This book] provides a comprehensive understanding of the opportunities for all of us working with vulnerable populations to develop thoughtful, workable programs. The topics presented are not limited to the severely mentally ill, but it is an encyclopedia of resources and creative options for service to veterans, the homeless, the elderly. This book challenges us to think creatively and develop programs and services for the people in our society who are most often overlooked and forgotten."
Alan E. Siegel, Ed.D.
Chief, Mental Health Service, MIT
Assistant Clinical Professor of Psychology,
Department of Psychiatry, Harvard Medical School
This book is] the perfect primer for anyone seeking to understand the latest trends in psychiatric care for vulnerable people today."
Supportive Housing Network of New York
It is rare for a single book to discuss innovative practices that affect such a broad array of vulnerable groups, including children and families, older people and people with severe mental illness. Together, these essays allow readers to identify similarities and differences with regard to the needs of these populations, the conditions that may exacerbate their problems, and the adequacy of the programs and services designed to address their needs. It also may help readers identify lessons from innovations targeted at one group that may be helpful in another policy arena.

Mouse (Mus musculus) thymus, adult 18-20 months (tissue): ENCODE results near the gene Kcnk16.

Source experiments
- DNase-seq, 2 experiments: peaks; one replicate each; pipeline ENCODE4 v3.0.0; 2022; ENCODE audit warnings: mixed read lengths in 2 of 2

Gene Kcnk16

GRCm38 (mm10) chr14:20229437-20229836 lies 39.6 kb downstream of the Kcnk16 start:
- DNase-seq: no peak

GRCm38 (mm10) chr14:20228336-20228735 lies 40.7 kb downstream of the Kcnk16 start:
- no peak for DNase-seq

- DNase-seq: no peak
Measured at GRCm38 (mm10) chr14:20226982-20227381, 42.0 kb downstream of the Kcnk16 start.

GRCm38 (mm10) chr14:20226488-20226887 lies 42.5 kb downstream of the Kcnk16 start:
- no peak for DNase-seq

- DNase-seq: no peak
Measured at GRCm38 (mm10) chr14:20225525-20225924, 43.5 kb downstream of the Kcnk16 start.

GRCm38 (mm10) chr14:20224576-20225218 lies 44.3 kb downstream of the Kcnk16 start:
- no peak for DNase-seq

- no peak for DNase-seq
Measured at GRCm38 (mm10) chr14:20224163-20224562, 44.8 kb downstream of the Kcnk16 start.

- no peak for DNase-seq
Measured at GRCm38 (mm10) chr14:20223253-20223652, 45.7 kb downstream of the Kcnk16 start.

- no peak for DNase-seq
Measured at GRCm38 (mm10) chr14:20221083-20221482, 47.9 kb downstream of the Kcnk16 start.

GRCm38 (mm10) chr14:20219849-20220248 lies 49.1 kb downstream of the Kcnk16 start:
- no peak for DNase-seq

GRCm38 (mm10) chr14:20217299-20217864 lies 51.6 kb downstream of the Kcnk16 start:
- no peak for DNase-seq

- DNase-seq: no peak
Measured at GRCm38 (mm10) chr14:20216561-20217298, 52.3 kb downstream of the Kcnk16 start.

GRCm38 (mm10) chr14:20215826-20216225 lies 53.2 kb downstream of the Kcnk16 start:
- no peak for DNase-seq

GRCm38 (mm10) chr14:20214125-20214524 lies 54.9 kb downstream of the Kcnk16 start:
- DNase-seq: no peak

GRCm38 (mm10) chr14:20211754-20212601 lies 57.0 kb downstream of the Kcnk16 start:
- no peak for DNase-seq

Michael K. Gusmano, PhD
The Hastings Center
Vulnerable populations typically present with multiple overlapping issues, such as poverty, substance abuse, mental illness, or other health issues that require varying services and treatments. This book provides students and professionals in health care and service delivery with innovative programs and models to address the needs of these vulnerable populations.
This essential text offers new approaches to program design, service delivery, evaluation, and funding. Strategies for introducing these innovations-such as cross-system coordination and blended funding-are described in detail, using real, evidence-based programs from around the country as examples. Experts from across program delivery systems, as well as from academia and government, share their practice experience.Key features:
- Addresses innovative services for children and youth with multiple mental health and/or substance abuse needs
- Describes health care needs for LGBTQ youth and adults
- Examines housing issues for persons with psychiatric disabilities, veterans, and older adults
- Offers innovative program approaches for refugees, older adults, and the disabled
- Discusses the impact of new media, health literacy, and the consumer/survivor movement on service delivery